Beware these new hijacking trends on South Africa’s highways

The City of Cape Town and Gauteng Traffic Police have warned of dangerous new tactics that criminals use on freeways in South Africa.

City of Cape Town’s mayoral committee member for safety and security, Alderman JP Smith, recently reported that Metro Police officers remove loads of rubble from major highways every evening.

The rubble includes bricks and blocks of concrete is placed in the road to disable vehicles or get motorists to stop, making them vulnerable to criminals.

“It has become a near-nightly occurrence for Metro Police officers to remove rubble from the N2 in addition to their regular patrols,” Smith said.

Most of the incidents occur between midnight and 04:00, when there is less traffic on the road.

“The success of the ambush is based on motorists not being able to see the obstruction, and therefore day time incidents are rare,” said Smith.

“Despite this, motorists need to be vigilant at all times and not count on daylight as a preventative measure.”

Bakkie loaded full of building rubble
City of Cape Town Metro Police officers remove loads of rubble from major highways every evening. The rubble is placed in the road to disable vehicles or get motorists to stop, making them vulnerable to criminals.

While there are no exact locations for where rubble is placed, Smith said that officers concentrate their efforts between Borcherds Quarry as far as the Symphony Way bridge and predominately inbound between the R300 and the Airport approach offramp.

Criminals will also sometimes stagger the rubble so that when you swerve from one lane to the other, you collide with debris placed strategically in the lane you are swerving into.

“Do not be fooled into thinking that it’s a stone that may have fallen off a truck or it’s there by accident,” Smith warned.

“These are deliberate criminal attempts so that when vehicles break down, passengers are robbed or possibly worse.”

He said that Metro Police officers patrol the N2 for 22 hours a day.

“Motorists must be vigilant, especially at night or when visibility is less than ideal. If you must travel that time of the night, try to use a safer alternate route to your destination. Should you be forced to stop, call for help immediately so that enforcement services can be alerted and dispatched. Stay alert and monitor your surroundings until help arrives.”

Bakkie loaded full of building rubble
City of Cape Town Metro Police officers remove loads of rubble from major highways every evening. The rubble is placed in the road to disable vehicles or get motorists to stop, making them vulnerable to criminals.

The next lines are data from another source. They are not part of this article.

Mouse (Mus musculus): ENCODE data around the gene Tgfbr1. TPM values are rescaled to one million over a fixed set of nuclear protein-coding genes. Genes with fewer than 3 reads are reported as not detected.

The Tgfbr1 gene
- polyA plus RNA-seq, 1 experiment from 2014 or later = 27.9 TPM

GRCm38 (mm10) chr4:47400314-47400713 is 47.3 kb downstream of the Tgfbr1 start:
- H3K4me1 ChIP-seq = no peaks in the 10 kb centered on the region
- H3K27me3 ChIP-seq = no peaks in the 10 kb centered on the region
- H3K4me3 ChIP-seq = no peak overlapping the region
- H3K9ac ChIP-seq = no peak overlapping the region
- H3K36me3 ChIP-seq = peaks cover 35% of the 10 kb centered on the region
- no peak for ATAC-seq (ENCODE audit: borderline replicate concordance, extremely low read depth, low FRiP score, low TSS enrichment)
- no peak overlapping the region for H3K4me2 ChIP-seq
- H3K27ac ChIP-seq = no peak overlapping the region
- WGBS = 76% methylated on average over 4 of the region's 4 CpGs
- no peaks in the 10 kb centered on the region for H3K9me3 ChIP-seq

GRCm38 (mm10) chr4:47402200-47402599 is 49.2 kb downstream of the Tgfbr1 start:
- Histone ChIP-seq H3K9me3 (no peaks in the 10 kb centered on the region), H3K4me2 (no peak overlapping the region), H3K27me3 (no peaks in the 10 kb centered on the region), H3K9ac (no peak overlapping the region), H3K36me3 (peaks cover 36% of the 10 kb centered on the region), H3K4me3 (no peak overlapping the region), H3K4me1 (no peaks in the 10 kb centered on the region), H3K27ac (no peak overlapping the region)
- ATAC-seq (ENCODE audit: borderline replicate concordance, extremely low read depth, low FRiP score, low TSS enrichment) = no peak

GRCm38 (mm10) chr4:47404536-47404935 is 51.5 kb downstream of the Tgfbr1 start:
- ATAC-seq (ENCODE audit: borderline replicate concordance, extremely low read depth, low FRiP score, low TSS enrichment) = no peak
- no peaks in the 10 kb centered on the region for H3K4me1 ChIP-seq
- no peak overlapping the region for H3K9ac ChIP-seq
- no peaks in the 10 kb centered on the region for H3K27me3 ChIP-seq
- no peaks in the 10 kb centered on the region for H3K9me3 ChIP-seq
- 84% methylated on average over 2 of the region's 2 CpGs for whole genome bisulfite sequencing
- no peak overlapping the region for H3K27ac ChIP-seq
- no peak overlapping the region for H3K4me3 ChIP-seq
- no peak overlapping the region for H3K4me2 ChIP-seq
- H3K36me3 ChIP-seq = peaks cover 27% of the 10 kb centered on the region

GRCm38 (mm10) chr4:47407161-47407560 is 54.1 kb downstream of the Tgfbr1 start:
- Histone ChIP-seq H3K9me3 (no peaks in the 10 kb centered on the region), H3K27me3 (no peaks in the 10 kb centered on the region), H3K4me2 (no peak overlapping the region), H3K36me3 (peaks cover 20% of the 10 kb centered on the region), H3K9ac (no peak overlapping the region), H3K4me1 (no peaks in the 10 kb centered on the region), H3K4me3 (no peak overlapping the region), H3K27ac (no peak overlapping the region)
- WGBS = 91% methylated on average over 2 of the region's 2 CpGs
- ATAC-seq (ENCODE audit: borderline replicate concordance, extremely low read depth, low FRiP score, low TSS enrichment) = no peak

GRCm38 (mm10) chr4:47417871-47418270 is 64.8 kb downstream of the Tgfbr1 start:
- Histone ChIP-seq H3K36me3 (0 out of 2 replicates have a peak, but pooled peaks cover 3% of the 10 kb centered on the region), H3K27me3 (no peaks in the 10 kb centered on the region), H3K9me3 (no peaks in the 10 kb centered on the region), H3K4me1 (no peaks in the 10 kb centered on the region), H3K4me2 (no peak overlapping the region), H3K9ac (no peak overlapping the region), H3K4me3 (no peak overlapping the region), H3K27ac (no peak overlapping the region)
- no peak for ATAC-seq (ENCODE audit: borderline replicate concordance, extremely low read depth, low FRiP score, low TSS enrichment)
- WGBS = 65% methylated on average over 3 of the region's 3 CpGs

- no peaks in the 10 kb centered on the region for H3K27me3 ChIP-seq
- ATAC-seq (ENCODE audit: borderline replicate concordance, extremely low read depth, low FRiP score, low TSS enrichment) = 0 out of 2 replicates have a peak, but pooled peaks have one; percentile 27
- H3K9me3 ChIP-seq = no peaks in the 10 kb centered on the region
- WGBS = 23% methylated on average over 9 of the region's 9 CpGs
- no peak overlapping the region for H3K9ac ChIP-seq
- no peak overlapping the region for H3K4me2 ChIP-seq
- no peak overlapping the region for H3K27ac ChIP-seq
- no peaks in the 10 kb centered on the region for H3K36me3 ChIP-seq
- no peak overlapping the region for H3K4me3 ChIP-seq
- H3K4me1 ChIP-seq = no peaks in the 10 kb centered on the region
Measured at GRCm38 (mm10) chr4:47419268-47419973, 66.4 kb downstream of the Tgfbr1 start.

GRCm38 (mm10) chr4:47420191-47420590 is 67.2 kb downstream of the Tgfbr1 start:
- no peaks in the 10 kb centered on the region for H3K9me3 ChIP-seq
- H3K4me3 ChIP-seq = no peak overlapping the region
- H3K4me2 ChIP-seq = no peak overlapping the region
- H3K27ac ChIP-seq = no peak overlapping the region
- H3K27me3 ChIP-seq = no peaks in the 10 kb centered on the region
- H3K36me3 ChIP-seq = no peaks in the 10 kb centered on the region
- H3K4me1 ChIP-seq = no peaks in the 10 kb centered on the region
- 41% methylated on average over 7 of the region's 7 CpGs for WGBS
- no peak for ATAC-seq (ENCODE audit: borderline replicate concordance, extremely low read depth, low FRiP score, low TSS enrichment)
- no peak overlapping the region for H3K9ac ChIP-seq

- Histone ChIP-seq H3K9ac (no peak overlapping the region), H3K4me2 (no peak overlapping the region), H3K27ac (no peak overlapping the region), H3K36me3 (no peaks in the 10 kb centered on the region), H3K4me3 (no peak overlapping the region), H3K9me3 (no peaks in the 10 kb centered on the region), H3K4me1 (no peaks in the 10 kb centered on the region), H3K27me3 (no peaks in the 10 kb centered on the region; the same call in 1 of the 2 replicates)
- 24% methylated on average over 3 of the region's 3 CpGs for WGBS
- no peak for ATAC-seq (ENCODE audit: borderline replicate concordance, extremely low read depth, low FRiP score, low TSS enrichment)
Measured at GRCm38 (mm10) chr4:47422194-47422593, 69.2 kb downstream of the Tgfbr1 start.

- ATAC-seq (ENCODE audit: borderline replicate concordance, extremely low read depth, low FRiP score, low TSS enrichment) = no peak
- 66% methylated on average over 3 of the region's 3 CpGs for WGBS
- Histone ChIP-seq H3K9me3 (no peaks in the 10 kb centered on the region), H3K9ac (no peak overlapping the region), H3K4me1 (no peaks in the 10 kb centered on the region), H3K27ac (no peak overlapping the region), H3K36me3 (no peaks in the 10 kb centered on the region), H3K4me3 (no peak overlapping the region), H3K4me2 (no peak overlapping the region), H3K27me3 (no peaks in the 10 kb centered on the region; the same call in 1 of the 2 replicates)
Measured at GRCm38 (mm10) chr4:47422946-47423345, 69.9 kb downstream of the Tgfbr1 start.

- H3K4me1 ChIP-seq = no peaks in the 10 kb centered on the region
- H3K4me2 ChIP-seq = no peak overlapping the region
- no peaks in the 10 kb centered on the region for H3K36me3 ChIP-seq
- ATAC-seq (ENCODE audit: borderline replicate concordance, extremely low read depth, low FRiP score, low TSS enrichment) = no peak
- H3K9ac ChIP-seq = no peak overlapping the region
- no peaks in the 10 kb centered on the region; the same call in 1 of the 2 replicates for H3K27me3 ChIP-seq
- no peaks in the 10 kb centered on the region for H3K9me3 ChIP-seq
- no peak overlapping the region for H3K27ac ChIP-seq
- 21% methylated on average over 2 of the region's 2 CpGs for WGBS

Gauteng Traffic Police issued a similar warning in May.

It warned that criminals not only place objects in the road but spikes too.

Criminals would also throw hard objects from overhead bridges to cause motorists to lose control of their vehicles and rob them after they crash or stop.

The Gauteng Traffic Police identified the following routes as hotspots for these attacks:

  • N4 — Mpumalanga to Pretoria, between Solomon Mahlangu and Watermeyer Offramp.
  • N4 — Pretoria to Mpumalanga, between Bronkhorstspruit and Balmoral offramp.
  • N1 — Polokwane/Mpumalanga interchange in Pretoria.
  • N4 — Pretoria to Rustenburg between R80 Mabopane Freeway and Brits plaza tollgate.
  • Golden Highway.
  • R21 Freeway from OR Tambo International Airport to Pretoria.

According to the police, the criminals move from one area to another where the roads are quiet to rob motorists of their cash and other belongings.

These incidents happen especially on Friday evening and throughout the weekend between 18:00 and 04h00 in the morning.

The police offered the following safety tips for when a vehicle has been spiked:

  • Never stop your vehicle if you had a puncture while spiked, instead drive slowly to the nearest garage while contacting Gauteng Traffic Police.
  • If a Traffic officer stops you, demand to see their appointment certificate to verify if the relevant Traffic Authority employs them.
  • If the officer fails to produce their appointment certificate, take down the registration number of the patrol vehicle and report them to immediately the nearest police station.
  • If your vehicle has had a complete breakdown on the road, remain in the vehicle with your car locked while seeking assistance.
  • Do not allow any person to tow your vehicle without written permission.
  • Should you realise that another motorist has been spiked in your presence, please stop and give the necessary assistance.

“The placing of spikes has resulted in many road users involved in unwarranted accidents and some even losing their lives through these ruthless acts,” said Sello Maremane, spokesperson for the Gauteng Traffic Police.

“The Gauteng Traffic Police will continue to conduct law enforcement operations on major routes and freeways in Gauteng to ensure that anyone found placing an object is apprehended to face the full might of the law.”

Now read: Big success in stolen vehicle recoveries thanks to Vumacam

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Beware these new hijacking trends on South Africa’s highways